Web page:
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date: 22 January 2019

Abstract and Keywords

Focused on John Henry Newman’s Anglican and early Catholic years (1833–48), this chapter argues for his remarkable insight into the ways in which mass print media were formatively shaping modern religious commitment and community. It shows that Newman organized Tractarian agitation in response to the rise of a competitive and voluntary religious print market that accustomed a broad range of Britons to imagining and contesting Christian community through the circulating printed page. The media strategies Newman pursued ironically resembled those of the Evangelicals he attacked, and exposed tensions between popular and institutional religious authority, as well as between real-world religious communities and those imagined through print. The chapter concludes with Loss and Gain, written shortly after Newman’s Catholic conversion, arguing that in this novel he tries to convert into witnesses for the superiority of his new communion texts and reading practices that helped define the Oxford Movement.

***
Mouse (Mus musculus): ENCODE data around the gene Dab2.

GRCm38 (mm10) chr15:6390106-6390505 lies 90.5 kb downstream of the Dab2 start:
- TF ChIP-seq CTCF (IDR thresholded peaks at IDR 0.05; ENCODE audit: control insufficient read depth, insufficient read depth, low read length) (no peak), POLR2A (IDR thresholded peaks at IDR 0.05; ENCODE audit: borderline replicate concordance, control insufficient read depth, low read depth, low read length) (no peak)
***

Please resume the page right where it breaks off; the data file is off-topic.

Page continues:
Keywords: print culture, mass media, Tractarian, Oxford Movement, Anglican, Evangelical, Loss and Gain

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